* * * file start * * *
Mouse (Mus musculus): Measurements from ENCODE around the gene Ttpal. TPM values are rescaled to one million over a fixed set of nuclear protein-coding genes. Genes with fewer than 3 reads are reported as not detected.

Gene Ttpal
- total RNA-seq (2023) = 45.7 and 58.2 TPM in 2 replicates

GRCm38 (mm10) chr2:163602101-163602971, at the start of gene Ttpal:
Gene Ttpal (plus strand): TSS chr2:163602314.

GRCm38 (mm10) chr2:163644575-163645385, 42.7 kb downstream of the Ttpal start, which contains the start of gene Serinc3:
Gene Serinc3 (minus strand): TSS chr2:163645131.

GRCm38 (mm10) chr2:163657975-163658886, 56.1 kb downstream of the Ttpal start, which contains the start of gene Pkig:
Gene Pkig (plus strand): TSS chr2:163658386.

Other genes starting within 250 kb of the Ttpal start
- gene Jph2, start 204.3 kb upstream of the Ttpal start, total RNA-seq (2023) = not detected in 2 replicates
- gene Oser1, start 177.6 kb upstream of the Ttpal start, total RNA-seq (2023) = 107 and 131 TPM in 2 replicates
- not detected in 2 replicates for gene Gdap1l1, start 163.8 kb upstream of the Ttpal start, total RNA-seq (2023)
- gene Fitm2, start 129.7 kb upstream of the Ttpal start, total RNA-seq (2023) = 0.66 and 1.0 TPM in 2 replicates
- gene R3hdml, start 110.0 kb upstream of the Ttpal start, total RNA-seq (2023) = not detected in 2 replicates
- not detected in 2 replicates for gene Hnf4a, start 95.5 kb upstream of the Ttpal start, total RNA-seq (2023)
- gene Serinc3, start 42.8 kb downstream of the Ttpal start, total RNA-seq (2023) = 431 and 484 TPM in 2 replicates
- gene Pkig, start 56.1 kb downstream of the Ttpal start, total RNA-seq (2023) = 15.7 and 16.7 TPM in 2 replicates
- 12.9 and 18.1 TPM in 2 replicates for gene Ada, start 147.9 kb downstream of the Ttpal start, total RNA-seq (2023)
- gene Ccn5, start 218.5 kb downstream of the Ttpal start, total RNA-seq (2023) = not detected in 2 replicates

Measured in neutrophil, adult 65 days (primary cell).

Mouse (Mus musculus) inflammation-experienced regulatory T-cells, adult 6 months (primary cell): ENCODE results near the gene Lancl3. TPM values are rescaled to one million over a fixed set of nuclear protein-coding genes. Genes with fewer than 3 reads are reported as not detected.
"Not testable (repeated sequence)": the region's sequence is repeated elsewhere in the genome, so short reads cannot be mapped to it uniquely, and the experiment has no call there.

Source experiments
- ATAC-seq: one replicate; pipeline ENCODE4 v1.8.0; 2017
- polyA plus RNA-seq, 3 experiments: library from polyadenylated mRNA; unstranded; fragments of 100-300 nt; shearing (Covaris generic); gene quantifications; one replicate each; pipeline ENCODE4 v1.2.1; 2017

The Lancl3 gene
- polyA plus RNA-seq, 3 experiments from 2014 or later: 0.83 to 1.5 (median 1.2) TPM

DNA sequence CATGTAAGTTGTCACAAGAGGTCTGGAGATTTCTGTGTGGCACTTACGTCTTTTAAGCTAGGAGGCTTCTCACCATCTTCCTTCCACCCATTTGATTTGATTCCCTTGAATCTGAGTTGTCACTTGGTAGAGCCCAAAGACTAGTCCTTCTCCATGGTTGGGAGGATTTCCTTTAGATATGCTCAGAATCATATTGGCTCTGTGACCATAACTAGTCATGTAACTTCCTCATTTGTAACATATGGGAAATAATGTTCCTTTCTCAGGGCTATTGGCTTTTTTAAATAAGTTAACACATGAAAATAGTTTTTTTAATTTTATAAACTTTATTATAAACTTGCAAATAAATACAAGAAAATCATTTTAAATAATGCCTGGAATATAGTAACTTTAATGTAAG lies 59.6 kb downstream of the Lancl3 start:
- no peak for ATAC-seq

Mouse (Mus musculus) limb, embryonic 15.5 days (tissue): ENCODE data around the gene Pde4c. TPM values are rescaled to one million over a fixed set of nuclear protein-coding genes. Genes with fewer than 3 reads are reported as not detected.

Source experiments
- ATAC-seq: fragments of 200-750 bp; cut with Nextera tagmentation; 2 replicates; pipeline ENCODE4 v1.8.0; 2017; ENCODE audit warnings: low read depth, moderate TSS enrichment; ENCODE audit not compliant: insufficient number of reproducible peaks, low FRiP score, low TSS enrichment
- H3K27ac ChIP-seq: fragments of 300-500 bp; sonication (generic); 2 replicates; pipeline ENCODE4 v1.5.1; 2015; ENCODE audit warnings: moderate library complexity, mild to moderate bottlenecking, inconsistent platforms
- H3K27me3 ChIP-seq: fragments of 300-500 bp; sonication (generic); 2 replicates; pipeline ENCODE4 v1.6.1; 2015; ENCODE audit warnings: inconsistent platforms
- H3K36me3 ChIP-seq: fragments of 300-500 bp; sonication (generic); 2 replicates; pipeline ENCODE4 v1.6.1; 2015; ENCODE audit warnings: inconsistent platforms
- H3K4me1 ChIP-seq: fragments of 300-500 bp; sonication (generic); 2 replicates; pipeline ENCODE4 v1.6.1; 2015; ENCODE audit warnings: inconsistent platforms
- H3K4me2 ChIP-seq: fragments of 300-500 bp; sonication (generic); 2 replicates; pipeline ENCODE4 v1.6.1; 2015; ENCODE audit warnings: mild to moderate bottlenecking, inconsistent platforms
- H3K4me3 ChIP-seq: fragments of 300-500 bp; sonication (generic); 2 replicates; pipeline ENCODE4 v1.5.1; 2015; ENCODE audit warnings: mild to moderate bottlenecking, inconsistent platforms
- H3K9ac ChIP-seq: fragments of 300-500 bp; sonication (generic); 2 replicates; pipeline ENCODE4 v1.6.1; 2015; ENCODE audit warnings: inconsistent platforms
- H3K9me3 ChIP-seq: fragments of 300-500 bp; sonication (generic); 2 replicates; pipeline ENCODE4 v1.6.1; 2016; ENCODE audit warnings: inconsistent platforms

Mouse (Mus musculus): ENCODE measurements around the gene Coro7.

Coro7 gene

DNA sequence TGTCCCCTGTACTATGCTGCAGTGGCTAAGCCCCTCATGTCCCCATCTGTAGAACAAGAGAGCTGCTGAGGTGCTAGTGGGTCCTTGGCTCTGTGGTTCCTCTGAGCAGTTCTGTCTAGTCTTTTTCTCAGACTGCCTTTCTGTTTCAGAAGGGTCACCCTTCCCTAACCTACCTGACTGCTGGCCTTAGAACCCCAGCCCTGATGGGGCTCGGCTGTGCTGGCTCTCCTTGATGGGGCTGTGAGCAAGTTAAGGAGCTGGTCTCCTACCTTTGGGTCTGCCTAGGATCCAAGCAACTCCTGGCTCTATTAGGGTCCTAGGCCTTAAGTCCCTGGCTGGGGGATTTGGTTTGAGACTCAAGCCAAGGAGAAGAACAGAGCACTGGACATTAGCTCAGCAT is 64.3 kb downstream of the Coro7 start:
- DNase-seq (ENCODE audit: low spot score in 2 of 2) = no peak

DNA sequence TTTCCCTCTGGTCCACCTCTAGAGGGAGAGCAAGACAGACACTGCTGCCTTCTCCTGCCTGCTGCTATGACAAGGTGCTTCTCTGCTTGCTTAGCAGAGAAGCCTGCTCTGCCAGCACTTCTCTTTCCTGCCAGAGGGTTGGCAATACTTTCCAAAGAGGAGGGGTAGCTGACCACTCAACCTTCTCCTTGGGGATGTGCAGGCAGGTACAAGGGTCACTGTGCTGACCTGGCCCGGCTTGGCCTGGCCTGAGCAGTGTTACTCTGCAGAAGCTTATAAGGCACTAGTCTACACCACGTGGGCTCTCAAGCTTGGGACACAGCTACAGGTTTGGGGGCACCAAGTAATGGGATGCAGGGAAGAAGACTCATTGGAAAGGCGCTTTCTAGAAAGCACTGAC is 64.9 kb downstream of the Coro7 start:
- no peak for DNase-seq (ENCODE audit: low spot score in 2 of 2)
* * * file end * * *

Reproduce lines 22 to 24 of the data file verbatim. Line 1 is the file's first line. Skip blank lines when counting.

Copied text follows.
Mouse (Mus musculus) inflammation-experienced regulatory T-cells, adult 6 months (primary cell): ENCODE results near the gene Lancl3. TPM values are rescaled to one million over a fixed set of nuclear protein-coding genes. Genes with fewer than 3 reads are reported as not detected.
"Not testable (repeated sequence)": the region's sequence is repeated elsewhere in the genome, so short reads cannot be mapped to it uniquely, and the experiment has no call there.

Source experiments